Conservation society steps in to get lighting changed outside Octavia Hill Birthplace House

Octavia Hill Birthplace House: Wisbech Society argued the new lighting column would ruin “the street

Octavia Hill Birthplace House: Wisbech Society argued the new lighting column would ruin “the street scene of the Grade II listed building”.PHOTO: David Crouch - Credit: Archant

IT is taking five years, will cost £100m, and the plan is to replace four fifths of Cambridgeshire’s street lights – but in Wisbech one has been spared.

IT is taking five years, will cost £100m, and the plan is to replace four fifths of Cambridgeshire’s street lights – but in Wisbech one has been spared.

That’s the lantern outside Octavia Hill’s Birthplace House on South Brink where conservationists were horrified to learn of a new modern steel lamp post being erected.

Worse still, argued the Wisbech Society and Preservation Trust, they discovered the special lantern and bracket put up in 2007 when the museum was modernised would go for recycling.

Now the lantern has been spared after talks between the county council, their main contractors Balfour Beatty, and Fenland Council’s portfolio holder for conservation Councillor Simon King.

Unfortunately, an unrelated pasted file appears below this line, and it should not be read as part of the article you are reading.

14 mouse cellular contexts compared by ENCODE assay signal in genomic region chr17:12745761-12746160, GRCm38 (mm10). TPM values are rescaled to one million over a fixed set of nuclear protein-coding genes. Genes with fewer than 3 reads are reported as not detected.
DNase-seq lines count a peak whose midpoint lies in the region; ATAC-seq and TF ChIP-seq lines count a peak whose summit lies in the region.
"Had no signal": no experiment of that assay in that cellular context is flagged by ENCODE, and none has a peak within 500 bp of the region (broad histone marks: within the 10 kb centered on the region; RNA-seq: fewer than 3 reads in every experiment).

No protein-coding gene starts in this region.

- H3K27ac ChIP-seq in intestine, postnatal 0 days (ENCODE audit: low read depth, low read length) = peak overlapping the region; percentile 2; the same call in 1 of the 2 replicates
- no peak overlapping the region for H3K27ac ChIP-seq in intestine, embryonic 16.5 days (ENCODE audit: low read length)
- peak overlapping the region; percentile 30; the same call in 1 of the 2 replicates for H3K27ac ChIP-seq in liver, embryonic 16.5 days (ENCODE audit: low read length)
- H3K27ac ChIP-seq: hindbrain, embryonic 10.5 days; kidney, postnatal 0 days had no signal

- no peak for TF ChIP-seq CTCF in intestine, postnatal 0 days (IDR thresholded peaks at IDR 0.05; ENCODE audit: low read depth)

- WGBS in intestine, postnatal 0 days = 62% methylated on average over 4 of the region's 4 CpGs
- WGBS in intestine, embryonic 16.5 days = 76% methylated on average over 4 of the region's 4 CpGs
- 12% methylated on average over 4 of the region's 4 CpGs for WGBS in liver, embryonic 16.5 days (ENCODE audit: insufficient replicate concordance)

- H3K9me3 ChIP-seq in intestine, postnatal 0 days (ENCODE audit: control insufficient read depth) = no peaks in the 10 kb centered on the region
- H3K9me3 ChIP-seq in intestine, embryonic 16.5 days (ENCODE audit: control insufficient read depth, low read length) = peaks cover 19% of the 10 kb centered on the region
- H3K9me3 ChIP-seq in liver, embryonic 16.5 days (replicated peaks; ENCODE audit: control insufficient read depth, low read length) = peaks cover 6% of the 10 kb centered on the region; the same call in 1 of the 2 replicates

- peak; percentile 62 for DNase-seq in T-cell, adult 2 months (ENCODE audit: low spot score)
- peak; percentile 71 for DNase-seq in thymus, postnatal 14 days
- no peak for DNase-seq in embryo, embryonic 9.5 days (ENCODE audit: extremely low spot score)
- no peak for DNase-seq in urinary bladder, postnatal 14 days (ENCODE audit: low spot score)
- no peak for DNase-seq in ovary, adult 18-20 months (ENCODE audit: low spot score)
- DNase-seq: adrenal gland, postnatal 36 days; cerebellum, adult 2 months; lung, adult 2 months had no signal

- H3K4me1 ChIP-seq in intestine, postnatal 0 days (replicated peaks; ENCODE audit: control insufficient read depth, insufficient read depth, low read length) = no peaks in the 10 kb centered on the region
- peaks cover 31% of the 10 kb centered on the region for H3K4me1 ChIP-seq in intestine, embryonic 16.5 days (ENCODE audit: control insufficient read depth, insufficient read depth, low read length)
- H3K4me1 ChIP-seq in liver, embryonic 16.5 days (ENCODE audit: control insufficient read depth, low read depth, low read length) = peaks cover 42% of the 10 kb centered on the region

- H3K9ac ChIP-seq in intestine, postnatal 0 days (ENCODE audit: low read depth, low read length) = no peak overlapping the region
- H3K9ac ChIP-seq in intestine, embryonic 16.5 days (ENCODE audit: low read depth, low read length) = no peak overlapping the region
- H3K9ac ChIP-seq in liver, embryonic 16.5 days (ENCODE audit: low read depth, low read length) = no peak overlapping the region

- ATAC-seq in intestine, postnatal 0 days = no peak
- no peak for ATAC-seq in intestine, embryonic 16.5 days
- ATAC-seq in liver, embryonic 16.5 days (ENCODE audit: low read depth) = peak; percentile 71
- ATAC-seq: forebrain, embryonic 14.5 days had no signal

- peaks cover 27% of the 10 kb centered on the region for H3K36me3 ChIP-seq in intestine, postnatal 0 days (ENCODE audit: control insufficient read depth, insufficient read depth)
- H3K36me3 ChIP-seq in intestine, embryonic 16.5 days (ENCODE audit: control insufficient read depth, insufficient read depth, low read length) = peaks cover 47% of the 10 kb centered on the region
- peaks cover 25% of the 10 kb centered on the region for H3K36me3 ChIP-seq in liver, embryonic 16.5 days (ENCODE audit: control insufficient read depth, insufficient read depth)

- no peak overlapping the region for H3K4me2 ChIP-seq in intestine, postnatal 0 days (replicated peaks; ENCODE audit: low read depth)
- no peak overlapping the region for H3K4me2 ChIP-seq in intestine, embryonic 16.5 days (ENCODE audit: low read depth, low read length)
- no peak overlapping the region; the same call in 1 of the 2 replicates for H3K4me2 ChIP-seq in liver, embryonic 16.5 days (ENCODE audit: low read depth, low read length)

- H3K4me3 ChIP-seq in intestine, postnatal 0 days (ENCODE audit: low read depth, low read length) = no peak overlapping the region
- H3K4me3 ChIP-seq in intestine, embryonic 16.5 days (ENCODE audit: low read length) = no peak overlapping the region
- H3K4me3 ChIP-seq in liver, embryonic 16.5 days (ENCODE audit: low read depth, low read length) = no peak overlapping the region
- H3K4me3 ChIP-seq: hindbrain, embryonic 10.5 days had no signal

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David Crouch, Wisbech Society trustee and Octavia Hill Society member, said: “We are pleased that a satisfactory outcome has been achieved to protect the façade of the Birthplace House. We thank Balfour Beatty for their assistance.

He argued the new lighting column would ruin “the street scene of the Grade II listed building”.

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Paul Eden, press spokesman for the Wisbech Society, said a site meeting had led to the contractors agreeing to redesign the lighting layout so that a new column was unnecessary.

“The existing wall mounted lantern, we found, could be upgraded to provide the lighting levels required at the junction with Somers Road.”

He said Balfour Beatty agreed to make arrangements to remove the “offending column” and to implement the revisions.

Cambridgeshire County Council won Government funding two years to begin the project to install 37,600 new lighting columns across the county as well as improved lighting for traffic signs and bollards. The new lighting is expected to be more cost efficient, reduce road accidents and reduce the fear of crime.

The Octavia Hill Birthplace Museum commemorates the 19th century social reformer Octavia Hill, who also co founded the National Trust.

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